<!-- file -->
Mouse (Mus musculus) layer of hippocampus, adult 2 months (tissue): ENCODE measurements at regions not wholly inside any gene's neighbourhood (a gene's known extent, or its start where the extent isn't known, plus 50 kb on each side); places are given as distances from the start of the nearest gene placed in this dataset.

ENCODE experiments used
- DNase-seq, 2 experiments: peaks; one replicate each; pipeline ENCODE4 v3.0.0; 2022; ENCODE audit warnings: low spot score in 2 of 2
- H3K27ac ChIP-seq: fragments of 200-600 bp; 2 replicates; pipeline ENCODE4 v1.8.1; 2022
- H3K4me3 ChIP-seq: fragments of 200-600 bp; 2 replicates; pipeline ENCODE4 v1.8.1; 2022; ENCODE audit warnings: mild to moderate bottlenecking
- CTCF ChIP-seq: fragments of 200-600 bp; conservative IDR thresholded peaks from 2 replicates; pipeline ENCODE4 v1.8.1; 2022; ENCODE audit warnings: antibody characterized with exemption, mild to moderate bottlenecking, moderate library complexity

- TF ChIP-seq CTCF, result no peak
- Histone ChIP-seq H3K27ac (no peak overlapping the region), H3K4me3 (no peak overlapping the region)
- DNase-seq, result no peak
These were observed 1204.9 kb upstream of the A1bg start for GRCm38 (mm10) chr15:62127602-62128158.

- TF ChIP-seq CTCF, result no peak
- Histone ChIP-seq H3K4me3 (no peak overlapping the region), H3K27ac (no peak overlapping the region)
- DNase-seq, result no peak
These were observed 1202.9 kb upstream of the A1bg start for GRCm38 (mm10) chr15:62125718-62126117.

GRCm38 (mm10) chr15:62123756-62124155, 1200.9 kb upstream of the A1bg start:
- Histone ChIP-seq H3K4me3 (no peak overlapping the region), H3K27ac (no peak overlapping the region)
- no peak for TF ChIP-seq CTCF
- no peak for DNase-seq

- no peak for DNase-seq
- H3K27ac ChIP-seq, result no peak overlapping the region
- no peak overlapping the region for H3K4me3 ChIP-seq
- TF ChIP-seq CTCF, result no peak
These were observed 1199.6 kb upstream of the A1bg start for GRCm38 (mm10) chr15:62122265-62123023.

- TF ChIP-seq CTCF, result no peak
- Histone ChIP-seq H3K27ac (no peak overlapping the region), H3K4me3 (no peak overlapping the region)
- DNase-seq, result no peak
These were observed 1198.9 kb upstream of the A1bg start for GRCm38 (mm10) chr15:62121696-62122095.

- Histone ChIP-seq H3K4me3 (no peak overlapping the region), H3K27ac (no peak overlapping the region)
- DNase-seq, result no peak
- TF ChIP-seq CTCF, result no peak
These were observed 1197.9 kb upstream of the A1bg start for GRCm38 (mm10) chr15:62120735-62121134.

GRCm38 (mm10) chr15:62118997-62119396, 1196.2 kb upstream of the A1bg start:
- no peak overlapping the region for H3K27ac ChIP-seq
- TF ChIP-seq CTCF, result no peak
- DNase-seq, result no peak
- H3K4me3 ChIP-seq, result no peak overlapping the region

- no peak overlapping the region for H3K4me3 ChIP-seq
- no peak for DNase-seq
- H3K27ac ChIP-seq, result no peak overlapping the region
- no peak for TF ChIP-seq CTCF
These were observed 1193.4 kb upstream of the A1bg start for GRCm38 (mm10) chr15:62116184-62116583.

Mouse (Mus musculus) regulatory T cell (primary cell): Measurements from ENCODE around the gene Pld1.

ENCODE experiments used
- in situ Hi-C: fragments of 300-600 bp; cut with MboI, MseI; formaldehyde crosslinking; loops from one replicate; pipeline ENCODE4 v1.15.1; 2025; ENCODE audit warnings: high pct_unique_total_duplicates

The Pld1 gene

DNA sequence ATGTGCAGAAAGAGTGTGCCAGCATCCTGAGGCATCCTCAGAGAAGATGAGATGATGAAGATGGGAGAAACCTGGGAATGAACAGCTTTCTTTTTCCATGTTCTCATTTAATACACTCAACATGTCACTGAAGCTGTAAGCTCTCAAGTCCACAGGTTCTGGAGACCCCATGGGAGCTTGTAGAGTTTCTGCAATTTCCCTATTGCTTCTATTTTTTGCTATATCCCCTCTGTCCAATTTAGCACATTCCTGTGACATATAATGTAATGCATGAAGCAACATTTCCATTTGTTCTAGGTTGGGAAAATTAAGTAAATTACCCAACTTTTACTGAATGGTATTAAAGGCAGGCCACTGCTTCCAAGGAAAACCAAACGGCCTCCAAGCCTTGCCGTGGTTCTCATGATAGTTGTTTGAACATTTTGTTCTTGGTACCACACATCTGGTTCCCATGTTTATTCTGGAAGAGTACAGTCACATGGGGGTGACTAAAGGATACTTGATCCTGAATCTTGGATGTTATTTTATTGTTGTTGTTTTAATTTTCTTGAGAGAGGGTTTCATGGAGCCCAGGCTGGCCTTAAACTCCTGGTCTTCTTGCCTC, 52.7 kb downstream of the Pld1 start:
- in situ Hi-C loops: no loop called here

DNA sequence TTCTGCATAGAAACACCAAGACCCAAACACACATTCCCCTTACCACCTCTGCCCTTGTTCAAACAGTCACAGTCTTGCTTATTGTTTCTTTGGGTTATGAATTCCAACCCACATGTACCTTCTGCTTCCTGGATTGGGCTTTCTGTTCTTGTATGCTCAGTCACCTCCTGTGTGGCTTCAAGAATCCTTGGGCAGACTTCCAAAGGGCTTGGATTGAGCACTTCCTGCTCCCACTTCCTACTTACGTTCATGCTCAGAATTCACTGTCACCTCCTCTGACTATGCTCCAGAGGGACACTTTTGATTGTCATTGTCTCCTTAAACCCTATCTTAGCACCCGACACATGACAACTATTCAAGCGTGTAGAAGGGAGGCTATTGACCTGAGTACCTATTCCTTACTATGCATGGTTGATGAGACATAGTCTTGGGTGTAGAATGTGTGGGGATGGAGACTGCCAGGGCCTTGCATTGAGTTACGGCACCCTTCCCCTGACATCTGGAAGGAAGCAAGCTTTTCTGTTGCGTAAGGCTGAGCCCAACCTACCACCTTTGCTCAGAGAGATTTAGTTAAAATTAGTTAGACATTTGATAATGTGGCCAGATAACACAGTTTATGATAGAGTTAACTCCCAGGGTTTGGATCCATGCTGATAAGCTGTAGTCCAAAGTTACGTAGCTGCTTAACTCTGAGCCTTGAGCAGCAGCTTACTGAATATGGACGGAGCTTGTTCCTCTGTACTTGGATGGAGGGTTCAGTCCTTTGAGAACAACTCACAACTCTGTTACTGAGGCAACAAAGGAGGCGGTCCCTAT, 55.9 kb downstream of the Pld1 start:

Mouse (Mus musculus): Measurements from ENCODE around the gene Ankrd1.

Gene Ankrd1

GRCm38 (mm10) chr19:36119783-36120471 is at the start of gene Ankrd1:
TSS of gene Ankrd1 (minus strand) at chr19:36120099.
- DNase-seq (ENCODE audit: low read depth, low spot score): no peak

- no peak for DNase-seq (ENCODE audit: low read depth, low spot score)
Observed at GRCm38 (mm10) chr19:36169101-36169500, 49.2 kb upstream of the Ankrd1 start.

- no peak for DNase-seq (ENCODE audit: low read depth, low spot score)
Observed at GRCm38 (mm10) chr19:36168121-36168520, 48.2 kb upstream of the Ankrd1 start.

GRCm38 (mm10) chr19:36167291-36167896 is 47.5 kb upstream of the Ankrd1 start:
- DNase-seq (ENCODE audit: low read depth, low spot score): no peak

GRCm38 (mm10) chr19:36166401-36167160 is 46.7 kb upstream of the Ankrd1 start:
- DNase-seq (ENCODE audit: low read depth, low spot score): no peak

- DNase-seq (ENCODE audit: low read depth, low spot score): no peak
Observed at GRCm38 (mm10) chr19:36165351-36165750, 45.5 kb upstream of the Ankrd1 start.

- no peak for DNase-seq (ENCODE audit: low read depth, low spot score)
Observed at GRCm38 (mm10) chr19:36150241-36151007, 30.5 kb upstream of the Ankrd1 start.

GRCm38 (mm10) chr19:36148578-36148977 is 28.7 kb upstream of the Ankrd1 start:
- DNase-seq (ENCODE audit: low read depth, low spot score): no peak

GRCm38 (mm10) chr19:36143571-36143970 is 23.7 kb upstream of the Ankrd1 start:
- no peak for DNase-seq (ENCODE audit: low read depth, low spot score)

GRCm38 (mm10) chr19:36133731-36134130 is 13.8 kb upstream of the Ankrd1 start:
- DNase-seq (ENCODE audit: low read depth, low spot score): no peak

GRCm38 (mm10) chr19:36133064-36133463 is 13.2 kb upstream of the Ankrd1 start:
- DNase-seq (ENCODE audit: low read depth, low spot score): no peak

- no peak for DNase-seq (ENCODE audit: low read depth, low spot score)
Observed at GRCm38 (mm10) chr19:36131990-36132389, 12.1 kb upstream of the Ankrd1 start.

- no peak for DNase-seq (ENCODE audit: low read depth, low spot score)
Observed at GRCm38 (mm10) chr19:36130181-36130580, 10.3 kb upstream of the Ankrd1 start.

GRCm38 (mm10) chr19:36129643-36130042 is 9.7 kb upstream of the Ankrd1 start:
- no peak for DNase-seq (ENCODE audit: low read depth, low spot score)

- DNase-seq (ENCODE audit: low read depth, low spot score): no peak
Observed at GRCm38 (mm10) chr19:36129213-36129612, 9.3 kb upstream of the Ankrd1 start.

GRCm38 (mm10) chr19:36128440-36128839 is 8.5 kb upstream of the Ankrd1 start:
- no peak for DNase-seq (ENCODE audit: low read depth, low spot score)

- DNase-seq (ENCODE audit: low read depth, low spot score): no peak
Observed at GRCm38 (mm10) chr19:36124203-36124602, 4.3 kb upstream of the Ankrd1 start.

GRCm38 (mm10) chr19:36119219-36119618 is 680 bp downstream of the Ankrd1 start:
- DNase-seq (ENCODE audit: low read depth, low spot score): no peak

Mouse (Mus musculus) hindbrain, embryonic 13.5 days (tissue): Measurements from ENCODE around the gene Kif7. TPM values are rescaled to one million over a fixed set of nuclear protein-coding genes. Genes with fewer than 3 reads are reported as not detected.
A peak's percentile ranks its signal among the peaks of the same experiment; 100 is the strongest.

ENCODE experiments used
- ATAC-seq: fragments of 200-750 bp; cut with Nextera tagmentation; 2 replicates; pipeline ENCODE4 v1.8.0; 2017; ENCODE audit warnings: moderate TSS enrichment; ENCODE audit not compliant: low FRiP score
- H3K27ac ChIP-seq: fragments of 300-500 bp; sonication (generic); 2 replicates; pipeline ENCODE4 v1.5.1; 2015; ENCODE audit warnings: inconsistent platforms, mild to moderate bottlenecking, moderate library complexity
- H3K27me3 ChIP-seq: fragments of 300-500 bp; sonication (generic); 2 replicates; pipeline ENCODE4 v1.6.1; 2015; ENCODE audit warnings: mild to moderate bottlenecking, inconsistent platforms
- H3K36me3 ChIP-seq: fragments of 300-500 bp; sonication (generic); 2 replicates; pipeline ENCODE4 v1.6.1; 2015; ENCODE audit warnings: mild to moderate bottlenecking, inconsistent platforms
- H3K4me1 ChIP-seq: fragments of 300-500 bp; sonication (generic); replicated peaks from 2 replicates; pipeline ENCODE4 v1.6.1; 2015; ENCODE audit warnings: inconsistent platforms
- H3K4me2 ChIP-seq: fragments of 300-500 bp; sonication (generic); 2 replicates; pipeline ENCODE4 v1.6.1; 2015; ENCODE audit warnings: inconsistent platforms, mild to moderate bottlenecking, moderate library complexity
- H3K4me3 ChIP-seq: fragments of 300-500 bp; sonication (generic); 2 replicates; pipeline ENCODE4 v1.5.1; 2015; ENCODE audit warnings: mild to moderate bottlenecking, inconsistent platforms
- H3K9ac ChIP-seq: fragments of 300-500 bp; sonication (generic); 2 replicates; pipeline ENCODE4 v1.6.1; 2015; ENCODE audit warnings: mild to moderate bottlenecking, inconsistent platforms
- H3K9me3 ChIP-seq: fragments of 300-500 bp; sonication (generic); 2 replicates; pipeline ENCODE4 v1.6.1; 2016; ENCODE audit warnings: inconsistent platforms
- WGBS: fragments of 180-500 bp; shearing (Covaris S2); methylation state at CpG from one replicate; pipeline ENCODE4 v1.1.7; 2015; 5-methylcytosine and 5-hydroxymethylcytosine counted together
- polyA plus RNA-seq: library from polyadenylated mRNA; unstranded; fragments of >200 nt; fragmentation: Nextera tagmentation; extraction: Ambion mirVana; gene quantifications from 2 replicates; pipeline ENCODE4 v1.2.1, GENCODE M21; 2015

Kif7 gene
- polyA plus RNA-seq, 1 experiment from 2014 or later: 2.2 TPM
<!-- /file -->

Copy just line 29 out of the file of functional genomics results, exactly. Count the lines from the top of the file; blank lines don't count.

- DNase-seq, result no peak